June 22, 2022
The La Niña weather pattern in the tropical Pacific which has been bringing Queensland so much rain has officially ended.
The Bureau of Meteorology announced the end of the 2021-22 La Niña on Wednesday, changing the official status to “La Niña Watch”.
However, there is about a 50 per cent chance of another La Niña forming again during 2022.
Most observations indicated a “neutral” El Niño-Southern Oscillation (ENSO) level – neither La Niña nor El Niño – was likely to persist during winter.
BOM head of long-range forecasting, Dr Andrew Watkins, said the Bureau has been monitoring the weakening La Niña over several weeks.
“A La Niña Watch does not change the outlook of above average rainfall for most of Australia over coming months,” Dr Watkins said.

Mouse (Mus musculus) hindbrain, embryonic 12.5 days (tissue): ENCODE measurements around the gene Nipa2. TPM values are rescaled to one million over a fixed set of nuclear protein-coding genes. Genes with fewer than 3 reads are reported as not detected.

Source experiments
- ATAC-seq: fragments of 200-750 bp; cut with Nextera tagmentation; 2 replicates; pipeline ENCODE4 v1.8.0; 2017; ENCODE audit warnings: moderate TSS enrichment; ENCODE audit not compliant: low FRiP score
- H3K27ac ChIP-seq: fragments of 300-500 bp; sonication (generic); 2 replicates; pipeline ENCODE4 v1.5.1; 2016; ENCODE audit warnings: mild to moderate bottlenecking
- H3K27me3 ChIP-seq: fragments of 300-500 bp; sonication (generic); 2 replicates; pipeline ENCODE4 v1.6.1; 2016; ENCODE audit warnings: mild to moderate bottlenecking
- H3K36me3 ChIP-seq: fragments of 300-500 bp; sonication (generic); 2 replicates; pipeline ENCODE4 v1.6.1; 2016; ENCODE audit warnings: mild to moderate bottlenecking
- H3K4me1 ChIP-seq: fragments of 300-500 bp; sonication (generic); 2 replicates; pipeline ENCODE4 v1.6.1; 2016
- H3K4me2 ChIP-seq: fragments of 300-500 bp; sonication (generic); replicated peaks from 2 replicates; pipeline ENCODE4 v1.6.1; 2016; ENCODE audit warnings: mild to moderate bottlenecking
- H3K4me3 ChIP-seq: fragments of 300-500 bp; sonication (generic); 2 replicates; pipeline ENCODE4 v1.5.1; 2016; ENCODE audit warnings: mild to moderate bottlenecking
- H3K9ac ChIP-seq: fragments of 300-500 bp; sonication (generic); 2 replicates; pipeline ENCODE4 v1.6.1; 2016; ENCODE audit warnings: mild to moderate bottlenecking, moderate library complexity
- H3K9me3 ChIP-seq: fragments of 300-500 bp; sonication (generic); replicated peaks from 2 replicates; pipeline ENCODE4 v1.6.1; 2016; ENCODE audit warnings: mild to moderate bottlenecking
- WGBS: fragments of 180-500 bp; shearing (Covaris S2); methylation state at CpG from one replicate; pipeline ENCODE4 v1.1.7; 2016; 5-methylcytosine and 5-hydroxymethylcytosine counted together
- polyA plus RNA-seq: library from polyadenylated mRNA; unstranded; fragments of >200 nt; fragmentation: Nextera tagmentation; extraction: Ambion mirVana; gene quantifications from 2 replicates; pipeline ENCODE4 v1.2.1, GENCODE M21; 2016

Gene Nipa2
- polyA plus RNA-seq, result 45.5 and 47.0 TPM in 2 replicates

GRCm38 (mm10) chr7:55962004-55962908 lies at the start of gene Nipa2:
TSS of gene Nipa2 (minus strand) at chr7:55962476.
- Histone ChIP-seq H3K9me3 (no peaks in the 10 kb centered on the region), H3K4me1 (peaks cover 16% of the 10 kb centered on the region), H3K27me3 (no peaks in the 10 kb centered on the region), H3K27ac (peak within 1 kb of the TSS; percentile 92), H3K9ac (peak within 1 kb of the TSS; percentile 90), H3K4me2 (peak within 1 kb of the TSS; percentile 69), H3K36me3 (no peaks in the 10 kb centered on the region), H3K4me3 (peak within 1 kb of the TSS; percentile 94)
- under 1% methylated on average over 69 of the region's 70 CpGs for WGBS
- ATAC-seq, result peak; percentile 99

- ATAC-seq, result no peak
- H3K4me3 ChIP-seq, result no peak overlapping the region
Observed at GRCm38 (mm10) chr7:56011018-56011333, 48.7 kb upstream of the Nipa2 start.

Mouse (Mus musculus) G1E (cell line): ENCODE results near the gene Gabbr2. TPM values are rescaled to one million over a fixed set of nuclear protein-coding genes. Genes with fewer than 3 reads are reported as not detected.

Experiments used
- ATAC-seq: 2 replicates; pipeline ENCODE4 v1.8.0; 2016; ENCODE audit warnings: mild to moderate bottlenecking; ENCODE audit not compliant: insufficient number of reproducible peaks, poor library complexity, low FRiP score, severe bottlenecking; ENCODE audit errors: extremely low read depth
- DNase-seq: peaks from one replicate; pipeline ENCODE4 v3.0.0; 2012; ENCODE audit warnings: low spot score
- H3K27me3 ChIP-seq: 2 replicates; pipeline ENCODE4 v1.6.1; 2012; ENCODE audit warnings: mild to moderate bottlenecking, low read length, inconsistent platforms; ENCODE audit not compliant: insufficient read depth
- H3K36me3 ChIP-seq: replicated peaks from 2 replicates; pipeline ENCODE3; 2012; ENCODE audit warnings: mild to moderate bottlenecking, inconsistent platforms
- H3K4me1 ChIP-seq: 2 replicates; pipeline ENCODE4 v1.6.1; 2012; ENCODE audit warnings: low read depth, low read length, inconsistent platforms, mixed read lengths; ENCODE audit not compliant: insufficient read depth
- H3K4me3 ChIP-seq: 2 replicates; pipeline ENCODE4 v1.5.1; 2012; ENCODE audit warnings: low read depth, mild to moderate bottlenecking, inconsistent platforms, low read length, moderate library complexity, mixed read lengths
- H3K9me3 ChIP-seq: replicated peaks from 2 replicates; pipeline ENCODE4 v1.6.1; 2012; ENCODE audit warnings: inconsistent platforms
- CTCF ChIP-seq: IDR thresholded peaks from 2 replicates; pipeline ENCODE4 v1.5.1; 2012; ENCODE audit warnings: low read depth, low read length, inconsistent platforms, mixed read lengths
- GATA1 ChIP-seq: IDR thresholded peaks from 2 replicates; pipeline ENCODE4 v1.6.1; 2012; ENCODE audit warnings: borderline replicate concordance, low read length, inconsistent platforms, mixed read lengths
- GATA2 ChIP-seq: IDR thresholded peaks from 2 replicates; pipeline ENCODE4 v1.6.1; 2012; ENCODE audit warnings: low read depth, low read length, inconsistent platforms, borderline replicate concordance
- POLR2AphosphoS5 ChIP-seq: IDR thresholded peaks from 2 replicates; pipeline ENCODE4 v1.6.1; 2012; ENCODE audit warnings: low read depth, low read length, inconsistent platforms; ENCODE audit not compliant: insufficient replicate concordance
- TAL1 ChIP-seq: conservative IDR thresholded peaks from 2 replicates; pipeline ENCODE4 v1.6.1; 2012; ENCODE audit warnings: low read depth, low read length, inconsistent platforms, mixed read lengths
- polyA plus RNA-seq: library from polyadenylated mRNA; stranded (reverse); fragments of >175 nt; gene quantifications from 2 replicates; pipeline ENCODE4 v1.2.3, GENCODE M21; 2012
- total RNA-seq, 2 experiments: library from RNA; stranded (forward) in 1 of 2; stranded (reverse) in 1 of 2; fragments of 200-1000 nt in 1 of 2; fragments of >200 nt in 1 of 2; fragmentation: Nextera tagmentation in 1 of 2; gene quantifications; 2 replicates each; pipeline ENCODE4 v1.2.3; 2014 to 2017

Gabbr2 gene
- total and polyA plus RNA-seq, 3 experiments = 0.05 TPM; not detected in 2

“The Bureau’s long-range outlook remains wetter-than-average, consistent with model outlooks from other global forecast centres.
“(This is) reflecting a range of climate drivers including a developing negative Indian Ocean Dipole (IOD) and warmer-than-average waters around Australia.
“Sea surface temperatures are currently warmer-than-average for much of the Australian coastline, particularly to the north and west. This pattern is likely to increase the chance of above-average winter-spring rainfall for Australia.”
Currently, the IOD is neutral. But all climate model outlooks surveyed suggested a negative IOD was likely to form in the coming months.
Rainfall across eastern and southern Australia is typically above average in winter and spring during a negative IOD.